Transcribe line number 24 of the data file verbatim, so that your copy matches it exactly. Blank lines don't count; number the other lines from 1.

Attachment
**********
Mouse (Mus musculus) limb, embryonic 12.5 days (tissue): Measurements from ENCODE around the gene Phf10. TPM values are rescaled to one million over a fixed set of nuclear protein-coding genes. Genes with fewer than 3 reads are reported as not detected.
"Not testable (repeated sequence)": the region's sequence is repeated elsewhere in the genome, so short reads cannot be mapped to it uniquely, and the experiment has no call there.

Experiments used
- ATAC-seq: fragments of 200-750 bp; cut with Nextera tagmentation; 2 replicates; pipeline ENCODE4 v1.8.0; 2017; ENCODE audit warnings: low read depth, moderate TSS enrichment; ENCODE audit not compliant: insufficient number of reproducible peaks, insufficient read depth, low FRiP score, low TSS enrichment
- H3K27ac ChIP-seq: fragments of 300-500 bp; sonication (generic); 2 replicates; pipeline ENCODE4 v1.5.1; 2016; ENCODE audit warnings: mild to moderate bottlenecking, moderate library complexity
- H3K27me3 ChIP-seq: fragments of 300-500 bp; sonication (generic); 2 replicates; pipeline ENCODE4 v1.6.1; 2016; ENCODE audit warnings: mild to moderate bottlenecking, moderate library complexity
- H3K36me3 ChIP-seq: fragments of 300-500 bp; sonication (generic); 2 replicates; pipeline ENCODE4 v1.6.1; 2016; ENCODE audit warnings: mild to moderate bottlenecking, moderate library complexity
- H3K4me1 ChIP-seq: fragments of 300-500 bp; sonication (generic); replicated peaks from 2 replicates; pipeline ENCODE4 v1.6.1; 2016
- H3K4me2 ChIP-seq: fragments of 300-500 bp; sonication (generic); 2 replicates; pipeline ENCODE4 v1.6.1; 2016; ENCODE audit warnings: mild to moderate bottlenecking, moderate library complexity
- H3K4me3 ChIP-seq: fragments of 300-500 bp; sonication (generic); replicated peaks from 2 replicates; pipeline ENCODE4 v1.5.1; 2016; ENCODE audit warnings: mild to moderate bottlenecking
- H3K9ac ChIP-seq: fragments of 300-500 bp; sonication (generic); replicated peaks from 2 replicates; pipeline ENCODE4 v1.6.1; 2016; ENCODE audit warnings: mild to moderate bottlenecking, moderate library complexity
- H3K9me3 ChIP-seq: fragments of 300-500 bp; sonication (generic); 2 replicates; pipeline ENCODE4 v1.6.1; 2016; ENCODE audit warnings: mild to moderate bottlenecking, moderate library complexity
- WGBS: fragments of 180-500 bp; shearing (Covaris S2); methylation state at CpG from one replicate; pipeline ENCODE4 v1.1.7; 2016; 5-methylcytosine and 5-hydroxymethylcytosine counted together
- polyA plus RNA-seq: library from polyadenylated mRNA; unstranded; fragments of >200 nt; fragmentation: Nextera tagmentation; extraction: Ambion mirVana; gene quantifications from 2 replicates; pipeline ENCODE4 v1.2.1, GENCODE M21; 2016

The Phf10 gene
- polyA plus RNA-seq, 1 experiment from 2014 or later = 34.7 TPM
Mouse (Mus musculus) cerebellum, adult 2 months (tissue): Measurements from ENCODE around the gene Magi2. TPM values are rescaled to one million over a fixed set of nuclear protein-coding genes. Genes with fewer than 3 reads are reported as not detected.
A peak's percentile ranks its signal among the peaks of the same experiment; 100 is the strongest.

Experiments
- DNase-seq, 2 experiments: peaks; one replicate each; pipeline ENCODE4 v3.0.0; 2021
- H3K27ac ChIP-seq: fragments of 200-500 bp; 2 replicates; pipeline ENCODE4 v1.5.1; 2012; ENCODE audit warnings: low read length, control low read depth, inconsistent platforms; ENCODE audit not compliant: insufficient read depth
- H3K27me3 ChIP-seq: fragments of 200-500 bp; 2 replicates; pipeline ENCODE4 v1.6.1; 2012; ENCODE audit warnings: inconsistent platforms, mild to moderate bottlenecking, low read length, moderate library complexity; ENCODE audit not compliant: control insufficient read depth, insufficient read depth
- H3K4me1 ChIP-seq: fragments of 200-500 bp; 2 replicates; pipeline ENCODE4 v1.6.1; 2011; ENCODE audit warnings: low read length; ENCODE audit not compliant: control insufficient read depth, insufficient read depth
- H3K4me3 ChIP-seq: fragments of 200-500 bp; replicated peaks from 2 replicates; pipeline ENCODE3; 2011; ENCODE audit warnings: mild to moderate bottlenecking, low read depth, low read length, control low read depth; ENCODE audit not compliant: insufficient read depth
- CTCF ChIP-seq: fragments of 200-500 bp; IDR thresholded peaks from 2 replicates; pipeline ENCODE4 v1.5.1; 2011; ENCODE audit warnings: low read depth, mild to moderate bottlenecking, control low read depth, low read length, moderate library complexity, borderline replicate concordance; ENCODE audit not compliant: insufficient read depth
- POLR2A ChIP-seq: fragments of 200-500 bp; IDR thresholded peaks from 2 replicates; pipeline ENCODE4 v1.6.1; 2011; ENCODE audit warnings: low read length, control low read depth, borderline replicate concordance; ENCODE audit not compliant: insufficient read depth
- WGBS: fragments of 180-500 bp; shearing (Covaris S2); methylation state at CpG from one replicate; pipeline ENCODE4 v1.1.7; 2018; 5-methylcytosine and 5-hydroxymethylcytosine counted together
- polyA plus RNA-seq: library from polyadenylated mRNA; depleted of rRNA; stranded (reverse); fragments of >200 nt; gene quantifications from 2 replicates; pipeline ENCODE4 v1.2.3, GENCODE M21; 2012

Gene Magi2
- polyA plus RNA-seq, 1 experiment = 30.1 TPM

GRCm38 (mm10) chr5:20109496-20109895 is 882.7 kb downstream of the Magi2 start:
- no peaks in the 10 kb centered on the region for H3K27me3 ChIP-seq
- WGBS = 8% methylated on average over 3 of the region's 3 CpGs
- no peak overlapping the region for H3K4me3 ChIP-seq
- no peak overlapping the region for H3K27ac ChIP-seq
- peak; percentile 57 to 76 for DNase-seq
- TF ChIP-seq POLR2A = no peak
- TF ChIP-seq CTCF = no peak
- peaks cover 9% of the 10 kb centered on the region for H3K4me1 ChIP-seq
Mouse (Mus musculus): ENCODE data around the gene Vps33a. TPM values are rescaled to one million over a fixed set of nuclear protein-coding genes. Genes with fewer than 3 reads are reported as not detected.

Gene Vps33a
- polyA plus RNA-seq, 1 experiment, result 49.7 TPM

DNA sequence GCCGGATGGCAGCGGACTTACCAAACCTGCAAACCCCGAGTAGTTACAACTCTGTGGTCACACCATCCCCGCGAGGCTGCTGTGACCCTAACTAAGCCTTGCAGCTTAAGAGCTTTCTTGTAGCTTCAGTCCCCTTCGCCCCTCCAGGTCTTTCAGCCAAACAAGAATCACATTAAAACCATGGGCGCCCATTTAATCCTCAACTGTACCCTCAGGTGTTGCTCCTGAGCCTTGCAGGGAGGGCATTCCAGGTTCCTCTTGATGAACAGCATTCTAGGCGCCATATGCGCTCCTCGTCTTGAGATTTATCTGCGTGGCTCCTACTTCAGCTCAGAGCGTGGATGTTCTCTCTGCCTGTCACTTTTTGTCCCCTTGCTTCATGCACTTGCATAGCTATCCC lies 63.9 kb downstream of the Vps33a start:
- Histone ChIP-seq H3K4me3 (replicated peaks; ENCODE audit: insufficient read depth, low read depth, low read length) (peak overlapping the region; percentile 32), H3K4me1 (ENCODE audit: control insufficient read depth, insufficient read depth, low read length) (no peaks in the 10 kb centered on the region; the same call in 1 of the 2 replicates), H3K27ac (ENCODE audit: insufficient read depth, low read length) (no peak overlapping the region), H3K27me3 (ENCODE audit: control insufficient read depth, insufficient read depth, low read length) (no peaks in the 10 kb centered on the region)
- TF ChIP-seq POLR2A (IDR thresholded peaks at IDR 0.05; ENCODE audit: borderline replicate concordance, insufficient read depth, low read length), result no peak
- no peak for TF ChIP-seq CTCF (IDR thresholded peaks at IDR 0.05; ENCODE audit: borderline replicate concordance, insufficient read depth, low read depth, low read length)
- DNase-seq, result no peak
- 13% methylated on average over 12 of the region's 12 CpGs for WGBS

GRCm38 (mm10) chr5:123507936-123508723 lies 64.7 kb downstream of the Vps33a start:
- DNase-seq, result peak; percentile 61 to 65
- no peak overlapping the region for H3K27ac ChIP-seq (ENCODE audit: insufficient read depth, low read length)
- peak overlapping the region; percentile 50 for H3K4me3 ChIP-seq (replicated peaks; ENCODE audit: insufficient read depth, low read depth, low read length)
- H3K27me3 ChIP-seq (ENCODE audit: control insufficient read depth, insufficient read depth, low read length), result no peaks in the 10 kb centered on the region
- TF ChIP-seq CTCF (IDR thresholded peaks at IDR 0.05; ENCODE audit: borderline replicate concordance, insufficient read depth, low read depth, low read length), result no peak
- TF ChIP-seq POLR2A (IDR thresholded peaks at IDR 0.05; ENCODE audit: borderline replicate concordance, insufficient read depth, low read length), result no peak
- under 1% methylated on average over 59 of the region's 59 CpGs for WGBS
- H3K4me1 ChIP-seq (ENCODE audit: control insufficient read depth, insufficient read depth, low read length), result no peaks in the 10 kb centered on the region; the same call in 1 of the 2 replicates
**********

- H3K4me3 ChIP-seq: fragments of 200-500 bp; replicated peaks from 2 replicates; pipeline ENCODE3; 2011; ENCODE audit warnings: mild to moderate bottlenecking, low read depth, low read length, control low read depth; ENCODE audit not compliant: insufficient read depth